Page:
Mar 232005
Authors: Lindsay Reiter

The relationship between the Bible, ecology and their significance to the war in Iraq is something that is not often compared.

Holmes Rolston III, Templeton prize winner, distinguished author and professor of philosophy, did just that Wednesday night in his speech, titled "Promised Land and Planet with Promise: Inheriting the Earth with Justice and Charity." The speech was part of the religious studies spring lecture series.

"In terms of the wise use of the Earth's goodness there is still wisdom in classical Hebrew scriptures," Rolston said.

Rolston divided his lecture into three parts. He spoke to an audience of about 30 students and faculty members about the relationship between the Bible and ecology, the relationship between the Bible and human ecology, and the relationship between the Bible and natural value.

Trevor Mead, a senior religious studies major, was very interested in the lecture series.

"I'm making a point to come to all three lectures in the series. I am taking advantage of all the events the department puts on," Mead said.

Mead is a student in one of Rolston's classes.

"He is by far the most distinguished professor in the department. I like his evolutionary approach to religion and ethics and I'm curious how he will tie that into politics," Mead said.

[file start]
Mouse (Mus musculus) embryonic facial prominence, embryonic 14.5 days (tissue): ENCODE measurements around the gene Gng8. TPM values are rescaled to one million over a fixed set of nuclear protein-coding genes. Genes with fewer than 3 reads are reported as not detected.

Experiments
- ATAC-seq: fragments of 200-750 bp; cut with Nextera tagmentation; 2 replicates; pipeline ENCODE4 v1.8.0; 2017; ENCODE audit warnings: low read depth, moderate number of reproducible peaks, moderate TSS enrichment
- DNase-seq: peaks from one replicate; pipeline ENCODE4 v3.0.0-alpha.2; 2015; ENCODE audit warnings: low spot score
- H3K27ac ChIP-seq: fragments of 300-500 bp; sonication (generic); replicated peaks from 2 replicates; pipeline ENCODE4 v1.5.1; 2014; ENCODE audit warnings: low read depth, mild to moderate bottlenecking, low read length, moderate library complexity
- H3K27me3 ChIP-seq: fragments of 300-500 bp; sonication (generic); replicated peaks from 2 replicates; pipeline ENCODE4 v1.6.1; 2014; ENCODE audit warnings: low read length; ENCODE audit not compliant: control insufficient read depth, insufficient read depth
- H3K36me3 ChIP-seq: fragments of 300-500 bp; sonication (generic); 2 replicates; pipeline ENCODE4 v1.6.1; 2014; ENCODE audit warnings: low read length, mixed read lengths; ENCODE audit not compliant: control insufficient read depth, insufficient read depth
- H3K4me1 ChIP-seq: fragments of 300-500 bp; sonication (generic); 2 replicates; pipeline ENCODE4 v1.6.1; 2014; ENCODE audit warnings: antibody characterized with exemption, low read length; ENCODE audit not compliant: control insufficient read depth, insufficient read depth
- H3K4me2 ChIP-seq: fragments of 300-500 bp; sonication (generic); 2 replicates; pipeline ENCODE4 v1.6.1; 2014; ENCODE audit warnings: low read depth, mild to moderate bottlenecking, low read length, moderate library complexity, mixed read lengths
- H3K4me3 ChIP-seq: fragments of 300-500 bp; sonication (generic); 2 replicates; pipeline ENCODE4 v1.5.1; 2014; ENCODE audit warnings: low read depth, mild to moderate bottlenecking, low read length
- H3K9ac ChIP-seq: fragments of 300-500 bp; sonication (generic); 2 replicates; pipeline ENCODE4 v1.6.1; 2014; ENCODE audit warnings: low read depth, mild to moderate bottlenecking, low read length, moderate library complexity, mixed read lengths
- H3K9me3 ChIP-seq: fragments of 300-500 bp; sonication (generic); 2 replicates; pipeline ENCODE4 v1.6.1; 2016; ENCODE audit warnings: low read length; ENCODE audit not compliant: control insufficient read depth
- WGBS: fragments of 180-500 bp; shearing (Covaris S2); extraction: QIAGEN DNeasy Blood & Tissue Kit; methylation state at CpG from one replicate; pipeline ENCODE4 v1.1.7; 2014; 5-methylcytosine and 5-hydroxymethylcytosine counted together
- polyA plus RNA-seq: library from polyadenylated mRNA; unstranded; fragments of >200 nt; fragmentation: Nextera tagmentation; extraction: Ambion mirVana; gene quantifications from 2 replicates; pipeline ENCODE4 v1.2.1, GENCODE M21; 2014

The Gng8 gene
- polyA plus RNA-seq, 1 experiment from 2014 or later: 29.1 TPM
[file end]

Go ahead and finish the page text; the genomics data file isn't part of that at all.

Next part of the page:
Other students attended the lecture for their classes.

"I thought it sounded interesting and I get extra credit in my Religions of the West class. I just hope to learn something," said Erin Dreis, a sophomore art history major.

After finishing his lecture, Rolston answered questions from the audience. In answering the questions, he addressed the war in Iraq.

"If there had been a more equitable distribution of resources there probably hadn't have been a war. People have been preaching about democracy but I think this war is over resources," Rolston said. "We are not going to see any sustainable life until we understand the equitable use of resources."

Rolston offered a description of what he believes is needed for the whole planet by combining two religious metaphors.

"The Earth is too a land flowing of milk and honey if and only if justice rolls down like waters," Rolston said. "We need to return to some classical values found in the Hebrew prophets."

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